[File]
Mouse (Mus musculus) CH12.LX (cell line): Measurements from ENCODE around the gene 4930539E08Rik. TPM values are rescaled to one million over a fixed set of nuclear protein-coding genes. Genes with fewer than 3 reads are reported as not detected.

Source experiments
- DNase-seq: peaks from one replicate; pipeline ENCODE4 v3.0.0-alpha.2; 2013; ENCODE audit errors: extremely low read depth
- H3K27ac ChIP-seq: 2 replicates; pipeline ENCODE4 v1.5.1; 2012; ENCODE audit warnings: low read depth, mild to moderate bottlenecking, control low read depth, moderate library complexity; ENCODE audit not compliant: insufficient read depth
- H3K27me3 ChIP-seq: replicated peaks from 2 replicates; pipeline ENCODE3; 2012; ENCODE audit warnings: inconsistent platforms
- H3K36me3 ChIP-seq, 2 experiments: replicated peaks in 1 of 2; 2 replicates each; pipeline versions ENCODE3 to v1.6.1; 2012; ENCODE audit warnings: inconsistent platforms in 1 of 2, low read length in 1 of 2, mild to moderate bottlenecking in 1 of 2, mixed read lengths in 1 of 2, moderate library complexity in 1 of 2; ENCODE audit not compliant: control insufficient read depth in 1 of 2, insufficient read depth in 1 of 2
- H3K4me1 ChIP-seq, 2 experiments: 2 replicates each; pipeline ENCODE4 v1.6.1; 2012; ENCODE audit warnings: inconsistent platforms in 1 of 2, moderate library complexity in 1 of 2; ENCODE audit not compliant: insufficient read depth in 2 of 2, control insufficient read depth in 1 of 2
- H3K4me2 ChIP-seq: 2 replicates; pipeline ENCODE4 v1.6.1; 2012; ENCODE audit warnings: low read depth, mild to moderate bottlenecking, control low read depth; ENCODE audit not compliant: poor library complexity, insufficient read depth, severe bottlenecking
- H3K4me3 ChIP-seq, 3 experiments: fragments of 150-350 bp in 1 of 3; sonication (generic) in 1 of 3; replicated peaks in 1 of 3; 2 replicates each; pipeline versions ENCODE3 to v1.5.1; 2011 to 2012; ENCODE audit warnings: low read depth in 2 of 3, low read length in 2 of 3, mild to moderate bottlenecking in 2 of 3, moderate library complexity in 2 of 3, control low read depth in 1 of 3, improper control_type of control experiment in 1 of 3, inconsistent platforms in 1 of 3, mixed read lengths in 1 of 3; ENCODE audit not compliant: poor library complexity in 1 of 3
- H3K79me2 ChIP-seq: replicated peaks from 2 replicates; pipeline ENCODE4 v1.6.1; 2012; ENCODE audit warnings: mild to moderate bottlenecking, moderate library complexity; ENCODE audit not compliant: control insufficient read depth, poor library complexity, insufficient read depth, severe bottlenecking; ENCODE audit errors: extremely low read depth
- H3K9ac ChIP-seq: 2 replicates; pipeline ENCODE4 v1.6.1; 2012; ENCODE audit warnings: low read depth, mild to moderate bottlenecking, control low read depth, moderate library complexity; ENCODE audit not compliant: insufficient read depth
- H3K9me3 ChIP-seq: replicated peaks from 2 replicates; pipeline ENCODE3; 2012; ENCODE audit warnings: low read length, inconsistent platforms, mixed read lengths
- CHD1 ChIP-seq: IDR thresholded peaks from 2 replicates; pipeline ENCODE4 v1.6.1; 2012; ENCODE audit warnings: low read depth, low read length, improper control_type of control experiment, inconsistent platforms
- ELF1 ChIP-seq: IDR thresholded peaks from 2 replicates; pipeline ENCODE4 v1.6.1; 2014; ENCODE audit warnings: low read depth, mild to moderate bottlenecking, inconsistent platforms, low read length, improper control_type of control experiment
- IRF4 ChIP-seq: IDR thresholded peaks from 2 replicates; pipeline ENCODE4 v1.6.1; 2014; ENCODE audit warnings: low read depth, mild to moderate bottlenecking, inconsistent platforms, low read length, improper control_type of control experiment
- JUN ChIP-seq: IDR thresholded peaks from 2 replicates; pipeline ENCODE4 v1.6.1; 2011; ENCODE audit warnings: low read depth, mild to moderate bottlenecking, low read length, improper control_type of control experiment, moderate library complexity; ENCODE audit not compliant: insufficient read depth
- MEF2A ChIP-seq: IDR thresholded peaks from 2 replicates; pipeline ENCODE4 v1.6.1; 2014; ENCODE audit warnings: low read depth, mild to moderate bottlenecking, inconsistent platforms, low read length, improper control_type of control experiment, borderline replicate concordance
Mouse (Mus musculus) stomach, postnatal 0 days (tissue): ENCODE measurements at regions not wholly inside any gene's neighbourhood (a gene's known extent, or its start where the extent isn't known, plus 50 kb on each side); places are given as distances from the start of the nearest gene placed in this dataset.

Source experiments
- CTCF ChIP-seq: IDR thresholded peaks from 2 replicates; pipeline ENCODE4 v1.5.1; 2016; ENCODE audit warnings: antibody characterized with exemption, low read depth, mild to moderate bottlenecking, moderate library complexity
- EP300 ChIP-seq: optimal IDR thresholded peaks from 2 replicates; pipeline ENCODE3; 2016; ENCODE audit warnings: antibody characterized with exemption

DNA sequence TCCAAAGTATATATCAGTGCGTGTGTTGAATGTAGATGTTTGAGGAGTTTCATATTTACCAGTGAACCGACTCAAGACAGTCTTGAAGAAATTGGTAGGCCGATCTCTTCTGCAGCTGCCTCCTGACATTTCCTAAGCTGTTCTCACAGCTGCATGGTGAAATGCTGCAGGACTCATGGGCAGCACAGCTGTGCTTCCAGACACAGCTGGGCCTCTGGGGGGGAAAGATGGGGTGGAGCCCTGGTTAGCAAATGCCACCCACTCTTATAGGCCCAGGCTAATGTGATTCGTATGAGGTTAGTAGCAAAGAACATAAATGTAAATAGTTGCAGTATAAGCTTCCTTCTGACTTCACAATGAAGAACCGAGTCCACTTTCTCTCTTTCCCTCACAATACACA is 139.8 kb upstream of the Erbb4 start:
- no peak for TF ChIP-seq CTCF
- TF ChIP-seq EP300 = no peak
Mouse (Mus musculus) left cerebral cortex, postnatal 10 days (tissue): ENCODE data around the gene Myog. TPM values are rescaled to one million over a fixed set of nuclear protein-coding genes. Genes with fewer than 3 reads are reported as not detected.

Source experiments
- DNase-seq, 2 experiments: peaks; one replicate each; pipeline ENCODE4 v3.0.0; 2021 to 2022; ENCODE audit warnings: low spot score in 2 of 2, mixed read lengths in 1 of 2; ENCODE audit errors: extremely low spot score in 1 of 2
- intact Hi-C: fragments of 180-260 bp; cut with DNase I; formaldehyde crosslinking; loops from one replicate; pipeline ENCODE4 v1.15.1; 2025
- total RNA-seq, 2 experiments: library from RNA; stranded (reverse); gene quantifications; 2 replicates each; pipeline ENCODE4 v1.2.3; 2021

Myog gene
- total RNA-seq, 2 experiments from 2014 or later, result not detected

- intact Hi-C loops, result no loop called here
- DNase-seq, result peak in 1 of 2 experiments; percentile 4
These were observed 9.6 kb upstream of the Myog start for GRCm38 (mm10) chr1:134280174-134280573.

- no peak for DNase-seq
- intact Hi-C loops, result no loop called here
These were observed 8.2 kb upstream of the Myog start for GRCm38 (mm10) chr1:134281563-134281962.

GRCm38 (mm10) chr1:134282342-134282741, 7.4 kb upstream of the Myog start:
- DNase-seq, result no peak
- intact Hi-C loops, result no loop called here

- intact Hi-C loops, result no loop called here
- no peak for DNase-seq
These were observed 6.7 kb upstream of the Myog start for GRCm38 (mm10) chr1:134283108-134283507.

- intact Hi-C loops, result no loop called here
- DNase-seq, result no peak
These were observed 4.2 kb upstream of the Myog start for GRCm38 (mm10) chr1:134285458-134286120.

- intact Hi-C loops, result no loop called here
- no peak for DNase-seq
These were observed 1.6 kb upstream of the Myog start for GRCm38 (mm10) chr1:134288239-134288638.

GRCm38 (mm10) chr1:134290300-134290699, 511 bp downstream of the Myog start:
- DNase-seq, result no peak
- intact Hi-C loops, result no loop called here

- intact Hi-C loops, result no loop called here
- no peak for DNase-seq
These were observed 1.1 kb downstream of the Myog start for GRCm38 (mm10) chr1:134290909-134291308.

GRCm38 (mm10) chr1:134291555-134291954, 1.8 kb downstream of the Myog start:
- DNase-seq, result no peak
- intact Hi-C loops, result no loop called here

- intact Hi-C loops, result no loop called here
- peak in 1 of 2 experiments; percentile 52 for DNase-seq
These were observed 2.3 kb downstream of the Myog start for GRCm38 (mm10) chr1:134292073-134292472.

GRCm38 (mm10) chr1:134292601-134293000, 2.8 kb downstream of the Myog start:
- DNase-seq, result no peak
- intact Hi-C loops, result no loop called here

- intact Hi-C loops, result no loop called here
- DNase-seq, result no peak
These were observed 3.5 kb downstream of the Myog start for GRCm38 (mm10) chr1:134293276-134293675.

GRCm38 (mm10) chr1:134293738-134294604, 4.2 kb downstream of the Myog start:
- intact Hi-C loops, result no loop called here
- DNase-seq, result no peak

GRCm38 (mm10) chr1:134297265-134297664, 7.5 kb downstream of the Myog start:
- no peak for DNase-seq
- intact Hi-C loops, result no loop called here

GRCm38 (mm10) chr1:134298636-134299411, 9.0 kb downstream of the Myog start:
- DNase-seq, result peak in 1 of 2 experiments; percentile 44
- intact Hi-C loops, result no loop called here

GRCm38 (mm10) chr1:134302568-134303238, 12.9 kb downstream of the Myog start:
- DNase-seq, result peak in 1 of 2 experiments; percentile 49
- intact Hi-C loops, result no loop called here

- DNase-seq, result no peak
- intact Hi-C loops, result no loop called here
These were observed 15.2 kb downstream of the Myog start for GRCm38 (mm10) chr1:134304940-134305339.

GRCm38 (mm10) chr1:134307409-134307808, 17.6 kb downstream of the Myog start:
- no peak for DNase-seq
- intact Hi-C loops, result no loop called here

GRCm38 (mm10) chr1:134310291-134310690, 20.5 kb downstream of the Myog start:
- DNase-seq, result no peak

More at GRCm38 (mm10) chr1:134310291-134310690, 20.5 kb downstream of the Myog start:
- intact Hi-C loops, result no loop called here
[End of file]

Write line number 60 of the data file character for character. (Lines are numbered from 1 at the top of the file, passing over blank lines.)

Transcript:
- peak in 1 of 2 experiments; percentile 52 for DNase-seq